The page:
The rise of cyber-attacks – Enter Nobelium – Warns Microsoft 

I remember when I first read about the Solarwinds article and wrote about it here, it took me by surprise a simple mistake with a password could’ve caused so much havocs. The Nobelium group has been on the radar for quite a while after the Solarwindws attack. The group also ended up breaching some of Microsoft’s infrastructure [Reference]. Now Microsoft says that the Russian-backed threat group ( Nobelium) is still targeting some IT supply chain. These targets include 140 Manager Service Providers (MSPs) and cloud service providers since May this year.

This campaign is showing signs of Nobelium’s approach to compromise a great deal of targets by breaching their respective service providers. The group has been prominent since their attack on Solarwinds, that occurred last year, have been on a wave of attacks thereby showing off their interest in targeting supply chain via the “compromise-one-to-compromise many” approach as quoted by Bleeping computer. The tools deployed by this group has been pretty diverse and has been constantly evolving tool kits. These include but not limited to tools, tactics and procedures varying from simple malware attacks, to password spraying attacks and token theft to abuse the APIs to spear-phishing attempts. The main targets of these new attacks are resellers and technology service providers that deploy and manage cloud services and similar tech for their customers. Microsoft has advised and notified the impacted targets and spotting some detections to their threat intelligence products enabling them to also spot intrusions in the future.

Source : Reference

Tom Burt, Microsoft VP, has said that the company has taken constant efforts and has notified companies and technology providers impacted by Nobelium. This effort came as a result of a customer data breach that Microsoft encountered where more than 600 customers were attacked multiple times repeatedly although with a meek success margin between July and October. These attempts is just a glimpse of a larger wave of the threat group’s activities since December 2020. Microsoft also advised it’s 609 impacted customers who were attacked by Nobelium 22, 868 times. Wow, that number says something. The only consolation that the rate of success was in single digits.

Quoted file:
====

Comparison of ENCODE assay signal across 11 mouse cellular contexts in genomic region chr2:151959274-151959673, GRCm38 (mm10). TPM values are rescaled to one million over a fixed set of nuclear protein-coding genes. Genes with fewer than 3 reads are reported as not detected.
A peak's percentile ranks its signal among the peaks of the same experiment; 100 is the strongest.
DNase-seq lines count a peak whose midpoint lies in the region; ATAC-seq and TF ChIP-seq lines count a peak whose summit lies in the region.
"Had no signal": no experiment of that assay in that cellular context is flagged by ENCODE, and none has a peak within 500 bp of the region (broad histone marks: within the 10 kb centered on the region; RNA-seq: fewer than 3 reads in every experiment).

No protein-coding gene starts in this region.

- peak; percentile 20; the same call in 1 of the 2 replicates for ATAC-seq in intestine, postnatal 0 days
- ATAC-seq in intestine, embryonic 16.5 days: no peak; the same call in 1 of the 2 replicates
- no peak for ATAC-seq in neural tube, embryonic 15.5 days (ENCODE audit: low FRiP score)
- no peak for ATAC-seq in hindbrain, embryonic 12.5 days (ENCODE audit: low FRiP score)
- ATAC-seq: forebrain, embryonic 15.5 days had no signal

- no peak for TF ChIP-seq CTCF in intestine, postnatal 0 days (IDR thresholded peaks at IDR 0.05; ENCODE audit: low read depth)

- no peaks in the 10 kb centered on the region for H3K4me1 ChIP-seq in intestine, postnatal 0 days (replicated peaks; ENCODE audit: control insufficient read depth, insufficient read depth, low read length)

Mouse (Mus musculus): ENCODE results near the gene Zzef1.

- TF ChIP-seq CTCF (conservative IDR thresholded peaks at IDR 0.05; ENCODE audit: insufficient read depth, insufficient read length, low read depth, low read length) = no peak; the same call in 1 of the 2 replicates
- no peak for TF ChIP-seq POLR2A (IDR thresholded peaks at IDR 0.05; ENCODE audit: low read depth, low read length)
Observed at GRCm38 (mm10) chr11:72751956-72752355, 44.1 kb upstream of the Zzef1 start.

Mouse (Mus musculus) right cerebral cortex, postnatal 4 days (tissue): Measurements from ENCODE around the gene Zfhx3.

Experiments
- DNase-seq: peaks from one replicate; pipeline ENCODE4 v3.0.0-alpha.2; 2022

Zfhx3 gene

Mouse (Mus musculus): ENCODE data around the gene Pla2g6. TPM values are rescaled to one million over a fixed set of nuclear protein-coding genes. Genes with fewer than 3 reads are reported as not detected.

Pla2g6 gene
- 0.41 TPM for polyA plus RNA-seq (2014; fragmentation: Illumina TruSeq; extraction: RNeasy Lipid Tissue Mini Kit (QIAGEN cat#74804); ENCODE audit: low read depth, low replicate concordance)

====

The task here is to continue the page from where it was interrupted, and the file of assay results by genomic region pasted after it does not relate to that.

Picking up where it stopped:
A quick brief of the Nobelium group that is available today are that they are the hacking division of the Russian Foreign Intelligence Service ( SVR), aka APT 29, Cozy Bear and The Dukes.  You can check more about APT 29 here. If you check the MITRE website for the types of techniques employed by this group, the list is extensive. It is known that they target high profiles. Earlier this year, Microsoft detailed three Nobelium malware strains used for maintaining persistence on compromised networks: a command-and-control backdoor dubbed ‘GoldMax,’ an HTTP tracer tool tracked as ‘GoldFinder,’ a persistence tool and malware dropper named ‘Sibot.’ [Reference]

Source : Reference

It seems Microsoft has predicted that Nobelium’s goal seems that they ultimately want to piggy back any direct access to customer’s IT systems and impersonate an organization’s trusted technology partner to access customer data. If anything, the attacks are yet another manifestation of Nobelium’s oft-repeated tactics, which has been found abusing trust relationships enjoyed by service providers to burrow into multiple victims of interest for intelligence gain.

Published by The Art of Cyber-Space

I am a security professional specializing in incident management and network security. With vivid experience in different industries, I love exploring various ideologies and share knowledge about the current threat landscape to instill more cybersecurity awareness.

Published by The Art of Cyber-Space

I am a security professional specializing in network security. With vivid experience in different industries, I am looking to explore the current cyberspace and discuss the ideology of neuroscience and neurotechnology research from a security perspective. I love exploring various blog posts and share knowledge about the current threat landscape to instill more cybersecurity awareness.

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